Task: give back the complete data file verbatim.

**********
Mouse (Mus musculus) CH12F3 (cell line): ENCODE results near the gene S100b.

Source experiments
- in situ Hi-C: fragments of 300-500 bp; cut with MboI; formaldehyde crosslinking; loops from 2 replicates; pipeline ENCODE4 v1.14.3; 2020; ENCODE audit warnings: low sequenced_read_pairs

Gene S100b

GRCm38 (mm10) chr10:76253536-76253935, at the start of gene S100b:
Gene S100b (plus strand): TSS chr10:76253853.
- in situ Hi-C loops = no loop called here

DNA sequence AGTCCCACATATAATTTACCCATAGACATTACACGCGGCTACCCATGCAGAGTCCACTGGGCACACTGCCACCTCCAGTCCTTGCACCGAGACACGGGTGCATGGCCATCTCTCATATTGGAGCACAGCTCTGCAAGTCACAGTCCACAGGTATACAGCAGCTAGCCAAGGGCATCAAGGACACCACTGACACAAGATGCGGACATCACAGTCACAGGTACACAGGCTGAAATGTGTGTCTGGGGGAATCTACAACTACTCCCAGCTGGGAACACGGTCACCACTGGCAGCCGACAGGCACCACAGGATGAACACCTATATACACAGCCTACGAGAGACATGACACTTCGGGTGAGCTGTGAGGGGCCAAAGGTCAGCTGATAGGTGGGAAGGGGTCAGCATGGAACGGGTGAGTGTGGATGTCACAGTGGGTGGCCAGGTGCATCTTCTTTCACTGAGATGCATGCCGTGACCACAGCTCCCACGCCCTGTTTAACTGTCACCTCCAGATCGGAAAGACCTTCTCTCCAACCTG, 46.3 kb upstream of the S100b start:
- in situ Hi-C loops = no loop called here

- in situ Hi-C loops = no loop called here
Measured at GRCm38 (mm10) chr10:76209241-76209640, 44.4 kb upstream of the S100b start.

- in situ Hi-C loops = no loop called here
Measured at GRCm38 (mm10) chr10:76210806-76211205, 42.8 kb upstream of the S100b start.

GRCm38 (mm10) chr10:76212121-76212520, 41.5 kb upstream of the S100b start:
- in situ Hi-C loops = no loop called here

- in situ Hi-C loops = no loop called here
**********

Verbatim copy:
Mouse (Mus musculus) CH12F3 (cell line): ENCODE results near the gene S100b.

Source experiments
- in situ Hi-C: fragments of 300-500 bp; cut with MboI; formaldehyde crosslinking; loops from 2 replicates; pipeline ENCODE4 v1.14.3; 2020; ENCODE audit warnings: low sequenced_read_pairs

Gene S100b

GRCm38 (mm10) chr10:76253536-76253935, at the start of gene S100b:
Gene S100b (plus strand): TSS chr10:76253853.
- in situ Hi-C loops = no loop called here

DNA sequence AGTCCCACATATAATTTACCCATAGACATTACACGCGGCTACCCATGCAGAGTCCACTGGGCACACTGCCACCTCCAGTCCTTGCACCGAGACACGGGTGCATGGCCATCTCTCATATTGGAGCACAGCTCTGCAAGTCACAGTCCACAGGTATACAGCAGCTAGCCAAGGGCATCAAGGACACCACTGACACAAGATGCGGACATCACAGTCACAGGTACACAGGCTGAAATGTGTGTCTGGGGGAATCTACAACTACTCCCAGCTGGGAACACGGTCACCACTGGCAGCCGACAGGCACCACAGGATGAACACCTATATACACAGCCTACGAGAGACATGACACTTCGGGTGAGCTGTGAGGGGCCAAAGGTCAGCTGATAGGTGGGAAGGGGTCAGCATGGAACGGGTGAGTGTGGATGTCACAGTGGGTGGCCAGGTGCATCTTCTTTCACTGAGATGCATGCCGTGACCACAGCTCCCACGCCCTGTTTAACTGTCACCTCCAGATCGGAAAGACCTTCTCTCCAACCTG, 46.3 kb upstream of the S100b start:
- in situ Hi-C loops = no loop called here

- in situ Hi-C loops = no loop called here
Measured at GRCm38 (mm10) chr10:76209241-76209640, 44.4 kb upstream of the S100b start.

- in situ Hi-C loops = no loop called here
Measured at GRCm38 (mm10) chr10:76210806-76211205, 42.8 kb upstream of the S100b start.

GRCm38 (mm10) chr10:76212121-76212520, 41.5 kb upstream of the S100b start:
- in situ Hi-C loops = no loop called here

- in situ Hi-C loops = no loop called here